Plaintiff argues that the Administrator's denial of benefits requires de novo review on grounds of both conflict and lack of delegation of authority. First, while she concedes that the language of the LTD Plan delegates authority to the EMC to interpret the Plan's terms, she argues that it does not delegate authority to make determinations as to individuals' eligibility for benefits. (P. Opp. at 3-5.) Second, she argues that the EMC is a conflicted administrator because it is comprised entirely of top executives of the NYT, and pays all benefits out of NYT coffers. Page 5 (Id. at 8.) Defendant contests both of these grounds, arguing that arbitrary and capricious review is the appropriate standard.

  The defendant is correct on both fronts. The LTD Plan itself provides that "a determination by the [EMC] as to the interpretation and application of the Plan in any particular case shall be conclusive with respect to all interested parties and such action shall not be subject to review." The "Summary Plan Description" ("SPD"), under the section "Claim Denial and Appeal," further specifies that "[t]he ERISA Management Committee has the exclusive right to interpret the provisions of the Plan, and, therefore, its decision is conclusive and binding." (Ex. B at 15.) The Administrative Service Agreement between EMC and MetLife in turn delegates to MetLife the authority to determine eligibility for disability benefits. (Ex. C at 6.) The Plan language represents a clear and unequivocal delegation of authority to the EMC, and through it, to MetLife, to make eligibility determinations. See Kinstler, 181 F.3d at 245.

  Plaintiff argues that the SPD's outline of this delegation of authority only grants the EMC discretionary authority to interpret Plan provisions, and not to make individual eligibility determinations. Because this limitation, she claims, conflicts with the broader grant of authority in the language of the Plan itself, the narrower SPD language should control. See Heidgerd v. Olin Corp., 906 F.2d 903, 909 (2d Cir. 1990). The argument is unpersuasive because no such conflict exists. First, it is hardly a given that the power to "interpret" implicitly excludes the power to "apply." Second, even if it were, the SPD language is situated in the context of a discussion of claim denials and appeals. It thus strains reason to argue that this passage excludes Page 6 the power to make individual eligibility determinations and limits it to strict Plan interpretation.*fn2 Viewed as a whole, the NYT LTD Plan clearly grants sufficient authority to the Administrator over both Plan interpretation and eligibility determinations to warrant deferential review.

  Plaintiff next argues that the EMC's determination as to her lack of eligibility requires de novo review because the EMC is a conflicted administrator. Plaintiff has a strong argument that a conflict exists; the fact that an administrator is in the employ of the company paying out benefits has contributed to a finding of conflict in other circumstances. See DeFelice v. American Intern. Life Assur. Co., 112 F.3d 61, 66-67 (2d Cir. 1997); Fay, 287 F.3d at 108-09. However, this fact alone is insufficient to require de novo review. Rather, plaintiff must demonstrate that the conflict actually influenced the Administrator's determination. Id.; Pulvers v. First UNUM Life Ins. Co., 210 F.3d 89, 92 (2d Cir. 2000); Sullivan, 82 F.3d at 1256. Even assuming the existence of such a conflict, then, "defendants' financial stake in the determination of plaintiff's claim does not warrant de novo review absent evidence that this conflict in fact influenced defendants' determination." Armstrong v. Liberty Mut. Life Assur. Co. of Boston, Page 7 273 F. Supp.2d 395, 403 (S.D.N.Y. 2003).*fn3 Because Cook has made no showing that the alleged conflict in fact influenced the Administrator's decision, the proper level of review remains the arbitrary and capricious standard.*fn4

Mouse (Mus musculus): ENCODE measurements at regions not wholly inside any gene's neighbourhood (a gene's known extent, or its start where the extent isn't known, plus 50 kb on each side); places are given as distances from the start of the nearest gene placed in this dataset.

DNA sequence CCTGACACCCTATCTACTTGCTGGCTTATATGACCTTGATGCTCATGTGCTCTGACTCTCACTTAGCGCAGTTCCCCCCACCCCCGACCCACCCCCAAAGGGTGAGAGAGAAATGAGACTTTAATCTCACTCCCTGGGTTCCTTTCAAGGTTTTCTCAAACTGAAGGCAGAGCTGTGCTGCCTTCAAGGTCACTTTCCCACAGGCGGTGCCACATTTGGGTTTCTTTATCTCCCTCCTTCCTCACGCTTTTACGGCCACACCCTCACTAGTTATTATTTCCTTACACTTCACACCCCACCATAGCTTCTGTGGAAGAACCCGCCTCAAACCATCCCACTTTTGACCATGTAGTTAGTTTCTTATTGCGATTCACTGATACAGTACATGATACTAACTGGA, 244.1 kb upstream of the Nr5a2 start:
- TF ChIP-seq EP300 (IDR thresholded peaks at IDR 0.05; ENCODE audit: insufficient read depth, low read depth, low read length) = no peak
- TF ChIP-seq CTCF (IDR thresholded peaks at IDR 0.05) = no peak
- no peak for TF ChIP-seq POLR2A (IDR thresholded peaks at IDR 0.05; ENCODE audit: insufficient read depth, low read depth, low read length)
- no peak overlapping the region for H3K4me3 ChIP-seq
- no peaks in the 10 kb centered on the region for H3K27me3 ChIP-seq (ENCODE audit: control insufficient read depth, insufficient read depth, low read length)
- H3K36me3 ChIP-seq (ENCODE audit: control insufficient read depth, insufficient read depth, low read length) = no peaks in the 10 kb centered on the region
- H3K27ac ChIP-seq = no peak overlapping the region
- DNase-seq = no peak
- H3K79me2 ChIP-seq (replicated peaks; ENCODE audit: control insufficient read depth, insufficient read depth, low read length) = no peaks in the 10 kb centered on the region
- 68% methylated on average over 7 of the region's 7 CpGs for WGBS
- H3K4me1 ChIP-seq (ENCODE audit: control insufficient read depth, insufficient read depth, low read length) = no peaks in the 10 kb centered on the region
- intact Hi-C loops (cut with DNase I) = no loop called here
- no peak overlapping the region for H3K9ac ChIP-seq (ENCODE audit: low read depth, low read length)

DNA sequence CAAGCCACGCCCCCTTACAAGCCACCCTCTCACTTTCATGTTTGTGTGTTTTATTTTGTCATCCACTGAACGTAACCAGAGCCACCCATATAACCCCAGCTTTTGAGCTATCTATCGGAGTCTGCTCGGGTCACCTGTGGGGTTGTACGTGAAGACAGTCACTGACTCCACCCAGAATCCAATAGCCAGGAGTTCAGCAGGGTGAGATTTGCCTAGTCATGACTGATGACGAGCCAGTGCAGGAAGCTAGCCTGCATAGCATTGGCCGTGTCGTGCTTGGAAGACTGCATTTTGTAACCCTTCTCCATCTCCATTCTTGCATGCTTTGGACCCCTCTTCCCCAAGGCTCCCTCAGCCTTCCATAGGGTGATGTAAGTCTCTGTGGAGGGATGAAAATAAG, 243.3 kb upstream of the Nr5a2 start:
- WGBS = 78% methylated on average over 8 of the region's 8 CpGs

II. Review of the EMC's Determination Under Arbitrary and Capricious Standard

  Under the arbitrary and capricious or "abuse of discretion" standard, a reviewing court. may overturn a decision to deny benefits "only if it was `without reason, unsupported by substantial evidence or erroneous as a matter of law.'" Pagan, 52 F.3d at 442, quoting Abnathya v. Hoffman-La Roche, Inc., 2 F.3d 40, 45 (3d Cir. 1993). Thus, an administrator's determination may not be disturbed so long as it was consistent with the plan's terms, "based on a consideration of the relevant factors" and supported "by substantial evidence." Miller v. United Welfare Fund, 72 F.3d 1066, 1072 (2d Cir. 1995). Substantial evidence means "such evidence that a reasonable Page 8 mind might accept as adequate to support the conclusion reached by the decision maker," and "requires more than a scintilla but less than a preponderance" of evidence. Id. This narrowly circumscribed scope of review prevents courts from substituting their own judgment for that of the administrator. See Bowman Transp., Inc. v. Arkansas-Best Freight Sys., 419 U.S. 281, 285 (1974); Pagan, 52 F.3d at 442.

  A. The Requirement of Objective Evidence